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JOURNAL OF PURE APPLIED AND INDUSTRIAL PHYSICS

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ISSN 2229-7596 (Print)


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Abbr:J. Pure Appl. & Ind. Phys.
2014, Vol.4(2): Pg.57-68

Analysis of Magneto-acoustic Waves Propagating Through


Transverse Magnetic Field Under the Influence of
Radiative Cooling
R. K. Pensia1, Vishal Kumar2, G.S Kachawa2 and Ashok Patidar2
1

Department of Physics,
Govt. Girls P. G. College, Neemuch, M.P., INDIA.
2
Department of Physics,
Pacific University, Udaipur, INDIA.
(Received on: January 31, 2014)
ABSTRACT
This paper studies the effect of radiative condensation on Jeans
instability of self-gravitating dusty plasma in the presence of
transverse magnetic field. It is assumed that medium is made of
three component plasma having electrons, ions and charged dust
grains. The Ions are assumed to be inertialess and having infinite
large thermal conductivity. The electrons are also assumed to be
inertialess but having finite large thermal conductivity. The
external magnetic field is aligned along the z-direction. With the
help of linearized perturbation equations, a dispersion relation is
obtained. The dispersion relation is solved numerically and effect
of various factors on the growth rate of the instability is obtained.
It is found that the cooling effect of the system has a stabilizing
influence on the growth rate of instability.
Keywords: Magneto-acoustic, waves, transverse magnetic field.

1. INTRODUCTION
One of the most important
phenomena in astrophysical problem is
gravitational collapse of neutral dust grains
and since the first stability analysis given by

Jeans1 and he has derived the expression for


maximum rise of a uniform gravitating mass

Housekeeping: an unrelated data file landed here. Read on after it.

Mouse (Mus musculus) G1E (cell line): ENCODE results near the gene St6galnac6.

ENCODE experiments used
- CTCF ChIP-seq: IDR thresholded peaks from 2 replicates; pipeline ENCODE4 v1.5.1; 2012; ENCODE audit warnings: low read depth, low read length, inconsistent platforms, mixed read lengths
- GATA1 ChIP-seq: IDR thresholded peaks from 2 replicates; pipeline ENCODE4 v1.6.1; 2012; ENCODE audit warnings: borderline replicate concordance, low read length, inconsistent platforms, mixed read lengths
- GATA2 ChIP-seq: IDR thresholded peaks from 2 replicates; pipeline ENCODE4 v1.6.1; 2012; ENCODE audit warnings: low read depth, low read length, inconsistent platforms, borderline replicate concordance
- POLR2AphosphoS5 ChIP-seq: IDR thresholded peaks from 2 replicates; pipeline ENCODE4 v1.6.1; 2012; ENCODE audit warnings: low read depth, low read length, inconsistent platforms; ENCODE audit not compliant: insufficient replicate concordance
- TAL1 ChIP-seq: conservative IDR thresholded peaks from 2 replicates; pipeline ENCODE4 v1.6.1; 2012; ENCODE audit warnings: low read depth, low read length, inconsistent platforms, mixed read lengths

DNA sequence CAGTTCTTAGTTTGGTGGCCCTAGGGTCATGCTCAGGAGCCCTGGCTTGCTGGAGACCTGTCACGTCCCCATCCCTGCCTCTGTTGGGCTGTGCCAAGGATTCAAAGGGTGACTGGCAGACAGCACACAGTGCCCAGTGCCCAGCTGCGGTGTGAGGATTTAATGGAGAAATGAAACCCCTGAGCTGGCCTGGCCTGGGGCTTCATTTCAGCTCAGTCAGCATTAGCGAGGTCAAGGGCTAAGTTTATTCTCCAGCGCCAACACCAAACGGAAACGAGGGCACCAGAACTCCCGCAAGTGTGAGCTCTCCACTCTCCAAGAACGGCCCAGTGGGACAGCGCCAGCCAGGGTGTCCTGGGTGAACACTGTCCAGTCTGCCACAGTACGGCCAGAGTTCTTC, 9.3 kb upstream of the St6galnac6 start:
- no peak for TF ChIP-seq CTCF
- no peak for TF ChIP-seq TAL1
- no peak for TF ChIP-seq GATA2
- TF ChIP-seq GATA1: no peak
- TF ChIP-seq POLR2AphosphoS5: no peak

which is stable to small fluctuations in
density. The increasing importance of dusty
plasma in relation to understand the
problems of star formation has attracted the

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58

R. K. Pensia, et al., J. Pure Appl. & Ind. Phys. Vol.4 (2), 57-68 (2014)

attention of scientists in the recent past. The


interplanetary space is full of dust known as
interplanetary dust. The existence of
interplanetary dust particles was known
from the zodiacal light. The zodiacal light is
due to dust grains distributed throughout the
inner solar system, with the strong
contributions from the asteroid belt2. Dust
grains are massive and their sizes range
nanometers - millimeters. If the dust grains
are charged, the dynamical behavior selfgravitating mass is significantly modified
due to interplay between gravitational and
electrostatic forces.
The present study examines the
effect of radiative condensations on Jeans
instability of self-gravitating dusty plasma in
the presence of magnetic field. It is assumed
that plasma is extremely heated and thermal
loss due to radiative cooling of the electrons.
The phenomenon of thermal instability
arising due to heat-loss mechanism in dilute
plasma has been discussed by several
investigators [Field3, Dwivedi et al.4, Pandey
and Kumar5, Mamum6, Gupta et al.7 and
Bora and Talwar8]. Recently, Prajapati et al.9
have investigated the self gravitational
instability of rotating viscous hall plasma